FILED: April 1, 2009
IN THE COURT OF APPEALS OF THE STATE OF OREGON
fka Theresa Pavlonnis,
RICHARD A. PAVLONNIS,
and CHANNING HARTELIUS,
Lincoln County Circuit Court
Robert J. Huckleberry, Judge.
Argued and submitted on August 06, 2008.
Robert P. Johnson argued the cause and filed the briefs for appellant.
Guy B. Greco argued the cause and filed the briefs for respondent.
Before Haselton, Presiding Judge, and Armstrong, Judge, and Rosenblum, Judge.
Plaintiff brought this action alleging that defendant breached a property settlement agreement that the parties, who are former spouses, entered into as part of the dissolution of their marriage. During their marriage, the parties owned a house near Lincoln City, which they used as a vacation home. The property settlement agreement (PSA) provided that defendant would receive legal title to the house and that plaintiff would receive a life estate and would be entitled to one-third of the proceeds in the event that the house was sold. Four years after the parties entered into the PSA, plaintiff gave defendant a quitclaim deed to the property. Thereafter, defendant sold the property and refused to pay plaintiff a portion of the proceeds, leading plaintiff to bring this action for breach of contract. The trial court granted summary judgment in defendant's favor, concluding that the quitclaim deed unambiguously conveyed all of plaintiff's interests in the property, including her interest in a share in the proceeds. Plaintiff appeals, arguing that the deed is ambiguous and, thus, that summary judgment was inappropriate. We affirm.
In reviewing a grant of summary judgment, we view the facts and all reasonable inferences that can be drawn therefrom in the light most favorable to the nonmoving party--in this case, plaintiff--to determine whether there are any genuine issues of material fact and whether the moving party is entitled to judgment as a matter of law. ORCP 47 C. The parties' PSA was approved by the dissolution court and incorporated into the judgment dissolving the marriage in 1996. With respect to the property at issue in this case--the parties' vacation home--the PSA provides:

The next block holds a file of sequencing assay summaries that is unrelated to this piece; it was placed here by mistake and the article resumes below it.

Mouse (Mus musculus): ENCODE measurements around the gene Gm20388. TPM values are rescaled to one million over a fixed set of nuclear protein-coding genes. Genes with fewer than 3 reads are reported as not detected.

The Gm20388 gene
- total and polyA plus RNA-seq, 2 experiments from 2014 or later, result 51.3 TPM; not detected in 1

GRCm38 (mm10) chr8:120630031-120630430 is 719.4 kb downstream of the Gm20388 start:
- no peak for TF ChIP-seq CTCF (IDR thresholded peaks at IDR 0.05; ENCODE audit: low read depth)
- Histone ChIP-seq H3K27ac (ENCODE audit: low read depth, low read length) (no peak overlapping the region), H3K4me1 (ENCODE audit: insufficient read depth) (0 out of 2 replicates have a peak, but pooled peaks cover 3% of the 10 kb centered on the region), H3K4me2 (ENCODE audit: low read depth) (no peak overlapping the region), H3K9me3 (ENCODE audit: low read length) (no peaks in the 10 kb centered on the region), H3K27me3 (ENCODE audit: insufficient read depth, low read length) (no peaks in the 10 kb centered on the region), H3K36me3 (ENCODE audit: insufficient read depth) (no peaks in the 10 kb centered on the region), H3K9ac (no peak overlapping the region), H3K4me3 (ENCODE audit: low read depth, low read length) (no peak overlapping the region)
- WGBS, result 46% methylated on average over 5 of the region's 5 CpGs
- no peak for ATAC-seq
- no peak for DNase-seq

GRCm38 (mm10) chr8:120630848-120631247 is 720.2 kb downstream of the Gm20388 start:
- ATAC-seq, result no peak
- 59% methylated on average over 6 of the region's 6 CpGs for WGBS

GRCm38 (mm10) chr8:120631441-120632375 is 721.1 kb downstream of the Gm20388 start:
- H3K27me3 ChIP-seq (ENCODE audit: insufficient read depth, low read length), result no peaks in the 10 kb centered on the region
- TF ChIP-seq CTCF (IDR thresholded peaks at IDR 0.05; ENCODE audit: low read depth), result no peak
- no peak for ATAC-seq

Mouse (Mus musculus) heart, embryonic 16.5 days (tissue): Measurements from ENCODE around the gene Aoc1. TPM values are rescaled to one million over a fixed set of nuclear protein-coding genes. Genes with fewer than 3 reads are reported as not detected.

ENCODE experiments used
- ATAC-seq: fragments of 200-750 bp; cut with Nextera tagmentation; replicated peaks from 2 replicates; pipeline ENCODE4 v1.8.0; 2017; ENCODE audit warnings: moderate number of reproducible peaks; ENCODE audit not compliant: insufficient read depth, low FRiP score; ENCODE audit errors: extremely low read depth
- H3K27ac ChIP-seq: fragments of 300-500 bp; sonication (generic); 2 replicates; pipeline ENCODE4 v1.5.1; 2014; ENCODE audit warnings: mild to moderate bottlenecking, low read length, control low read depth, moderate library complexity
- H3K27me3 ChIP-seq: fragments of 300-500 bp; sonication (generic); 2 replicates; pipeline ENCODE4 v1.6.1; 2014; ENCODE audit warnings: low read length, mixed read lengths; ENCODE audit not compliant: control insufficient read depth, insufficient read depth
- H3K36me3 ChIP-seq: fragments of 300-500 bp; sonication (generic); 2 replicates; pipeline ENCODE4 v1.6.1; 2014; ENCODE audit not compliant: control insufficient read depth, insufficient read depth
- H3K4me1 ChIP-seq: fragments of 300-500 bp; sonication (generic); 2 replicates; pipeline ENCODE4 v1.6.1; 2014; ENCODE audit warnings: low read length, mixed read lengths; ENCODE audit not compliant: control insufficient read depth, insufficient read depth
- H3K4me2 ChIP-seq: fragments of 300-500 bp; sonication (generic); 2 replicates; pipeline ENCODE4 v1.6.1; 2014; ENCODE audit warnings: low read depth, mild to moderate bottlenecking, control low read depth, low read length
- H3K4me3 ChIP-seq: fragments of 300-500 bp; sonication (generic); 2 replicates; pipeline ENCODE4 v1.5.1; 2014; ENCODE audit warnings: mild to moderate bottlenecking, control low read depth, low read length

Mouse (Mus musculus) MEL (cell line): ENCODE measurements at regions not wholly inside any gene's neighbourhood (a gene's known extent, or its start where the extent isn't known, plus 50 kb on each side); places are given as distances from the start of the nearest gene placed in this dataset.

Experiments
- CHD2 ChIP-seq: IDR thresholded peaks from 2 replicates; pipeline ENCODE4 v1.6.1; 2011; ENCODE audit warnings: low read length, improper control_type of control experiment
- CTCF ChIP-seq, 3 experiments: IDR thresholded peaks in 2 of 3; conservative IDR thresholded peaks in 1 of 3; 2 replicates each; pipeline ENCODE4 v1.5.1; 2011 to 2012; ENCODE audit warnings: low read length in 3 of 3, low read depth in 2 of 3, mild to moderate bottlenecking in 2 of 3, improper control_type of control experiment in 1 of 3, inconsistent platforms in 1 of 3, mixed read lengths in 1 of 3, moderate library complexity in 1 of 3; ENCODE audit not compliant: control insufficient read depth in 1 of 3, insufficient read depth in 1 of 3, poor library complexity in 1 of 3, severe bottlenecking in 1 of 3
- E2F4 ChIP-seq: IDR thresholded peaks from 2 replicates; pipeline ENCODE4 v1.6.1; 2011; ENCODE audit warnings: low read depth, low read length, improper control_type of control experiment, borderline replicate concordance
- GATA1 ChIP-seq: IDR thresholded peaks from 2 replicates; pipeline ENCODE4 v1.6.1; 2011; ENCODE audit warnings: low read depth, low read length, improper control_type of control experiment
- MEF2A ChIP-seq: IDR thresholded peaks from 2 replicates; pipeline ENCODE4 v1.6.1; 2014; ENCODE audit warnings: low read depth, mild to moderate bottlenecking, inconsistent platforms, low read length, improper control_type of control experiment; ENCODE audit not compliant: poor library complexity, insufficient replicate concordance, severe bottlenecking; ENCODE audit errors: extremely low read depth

"It is agreed that such property shall be transferred to [defendant] and that he shall hold such property for the benefit of the parties and their children as herein provided. [Plaintiff] shall have a life estate interest in the subject property and have a right to the proceeds of sale as more fully set forth in this paragraph."
The PSA provides further that defendant would pay all mortgage payments, taxes, and insurance. It also provides:
"The parties also agree that [plaintiff] may request in writing that the foregoing property be sold, and upon sale of the same she shall be entitled to receive either one-third of the net proceeds after deduction of sales costs only of the same or, in the event [defendant] desire[s] to acquire her interest therein, one-third of the mutually agreed upon fair market value of the property."
The PSA also provides that its provisions may be modified by, among other things, "operation of law" or a "joint written agreement between the parties * * *."
Pursuant to the PSA, plaintiff gave defendant a bargain and sale deed for the property, but defendant never recorded the deed.